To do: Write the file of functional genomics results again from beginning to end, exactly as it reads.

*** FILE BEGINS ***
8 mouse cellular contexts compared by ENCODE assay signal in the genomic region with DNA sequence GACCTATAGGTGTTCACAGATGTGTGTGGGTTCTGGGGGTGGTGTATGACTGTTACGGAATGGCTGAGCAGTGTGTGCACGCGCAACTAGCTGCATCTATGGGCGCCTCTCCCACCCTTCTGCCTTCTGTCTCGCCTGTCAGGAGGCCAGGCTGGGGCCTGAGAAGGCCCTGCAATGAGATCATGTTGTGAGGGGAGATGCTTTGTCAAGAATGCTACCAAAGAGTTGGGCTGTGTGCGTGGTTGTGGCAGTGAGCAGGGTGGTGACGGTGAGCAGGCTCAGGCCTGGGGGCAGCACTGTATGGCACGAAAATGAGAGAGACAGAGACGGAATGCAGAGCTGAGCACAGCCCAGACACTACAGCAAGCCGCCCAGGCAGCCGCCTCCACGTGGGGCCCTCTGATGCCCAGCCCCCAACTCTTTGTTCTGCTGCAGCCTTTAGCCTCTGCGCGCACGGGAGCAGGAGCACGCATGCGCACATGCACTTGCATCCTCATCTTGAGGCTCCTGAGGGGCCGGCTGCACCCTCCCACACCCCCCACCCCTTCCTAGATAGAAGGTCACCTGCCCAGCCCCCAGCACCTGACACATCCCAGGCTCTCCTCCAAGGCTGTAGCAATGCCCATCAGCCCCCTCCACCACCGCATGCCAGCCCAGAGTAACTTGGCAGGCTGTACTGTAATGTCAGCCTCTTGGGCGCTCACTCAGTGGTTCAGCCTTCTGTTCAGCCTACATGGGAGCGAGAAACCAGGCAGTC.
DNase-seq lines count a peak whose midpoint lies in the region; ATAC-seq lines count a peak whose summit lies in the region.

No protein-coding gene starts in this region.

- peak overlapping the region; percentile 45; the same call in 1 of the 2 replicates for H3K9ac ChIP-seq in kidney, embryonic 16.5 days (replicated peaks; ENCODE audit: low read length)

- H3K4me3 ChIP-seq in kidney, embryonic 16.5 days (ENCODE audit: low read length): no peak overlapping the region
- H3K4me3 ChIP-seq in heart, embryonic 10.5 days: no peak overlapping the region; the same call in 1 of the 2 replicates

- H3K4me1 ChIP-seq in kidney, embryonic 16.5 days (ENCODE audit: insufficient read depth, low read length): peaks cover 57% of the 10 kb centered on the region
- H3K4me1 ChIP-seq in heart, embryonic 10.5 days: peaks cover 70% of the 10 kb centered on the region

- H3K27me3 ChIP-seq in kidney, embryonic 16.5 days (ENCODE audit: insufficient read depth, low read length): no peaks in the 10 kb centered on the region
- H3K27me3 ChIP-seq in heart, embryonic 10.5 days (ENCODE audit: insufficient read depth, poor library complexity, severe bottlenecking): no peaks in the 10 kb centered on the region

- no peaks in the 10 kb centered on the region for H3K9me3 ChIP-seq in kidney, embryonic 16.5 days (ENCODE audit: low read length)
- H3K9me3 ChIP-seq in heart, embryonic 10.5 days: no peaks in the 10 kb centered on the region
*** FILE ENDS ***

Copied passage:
8 mouse cellular contexts compared by ENCODE assay signal in the genomic region with DNA sequence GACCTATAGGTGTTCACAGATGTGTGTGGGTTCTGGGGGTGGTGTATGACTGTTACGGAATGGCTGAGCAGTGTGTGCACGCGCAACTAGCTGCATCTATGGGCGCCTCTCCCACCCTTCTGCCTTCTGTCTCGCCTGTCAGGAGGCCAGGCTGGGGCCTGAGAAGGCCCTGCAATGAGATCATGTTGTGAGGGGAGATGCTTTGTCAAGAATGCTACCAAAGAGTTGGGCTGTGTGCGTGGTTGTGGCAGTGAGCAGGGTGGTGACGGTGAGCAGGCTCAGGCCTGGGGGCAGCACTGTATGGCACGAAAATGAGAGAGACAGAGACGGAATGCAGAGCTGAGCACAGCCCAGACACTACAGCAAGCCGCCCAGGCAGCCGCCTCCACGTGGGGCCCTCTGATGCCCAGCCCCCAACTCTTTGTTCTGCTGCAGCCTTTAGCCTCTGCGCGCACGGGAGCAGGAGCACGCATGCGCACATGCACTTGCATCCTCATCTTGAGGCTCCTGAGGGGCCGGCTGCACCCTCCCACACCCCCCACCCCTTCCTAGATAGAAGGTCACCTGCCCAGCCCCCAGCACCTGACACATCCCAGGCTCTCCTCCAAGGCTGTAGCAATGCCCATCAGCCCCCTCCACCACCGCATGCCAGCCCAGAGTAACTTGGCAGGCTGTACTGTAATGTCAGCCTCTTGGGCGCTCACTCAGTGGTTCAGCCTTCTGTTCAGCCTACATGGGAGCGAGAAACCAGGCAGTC.
DNase-seq lines count a peak whose midpoint lies in the region; ATAC-seq lines count a peak whose summit lies in the region.

No protein-coding gene starts in this region.

- peak overlapping the region; percentile 45; the same call in 1 of the 2 replicates for H3K9ac ChIP-seq in kidney, embryonic 16.5 days (replicated peaks; ENCODE audit: low read length)

- H3K4me3 ChIP-seq in kidney, embryonic 16.5 days (ENCODE audit: low read length): no peak overlapping the region
- H3K4me3 ChIP-seq in heart, embryonic 10.5 days: no peak overlapping the region; the same call in 1 of the 2 replicates

- H3K4me1 ChIP-seq in kidney, embryonic 16.5 days (ENCODE audit: insufficient read depth, low read length): peaks cover 57% of the 10 kb centered on the region
- H3K4me1 ChIP-seq in heart, embryonic 10.5 days: peaks cover 70% of the 10 kb centered on the region

- H3K27me3 ChIP-seq in kidney, embryonic 16.5 days (ENCODE audit: insufficient read depth, low read length): no peaks in the 10 kb centered on the region
- H3K27me3 ChIP-seq in heart, embryonic 10.5 days (ENCODE audit: insufficient read depth, poor library complexity, severe bottlenecking): no peaks in the 10 kb centered on the region

- no peaks in the 10 kb centered on the region for H3K9me3 ChIP-seq in kidney, embryonic 16.5 days (ENCODE audit: low read length)
- H3K9me3 ChIP-seq in heart, embryonic 10.5 days: no peaks in the 10 kb centered on the region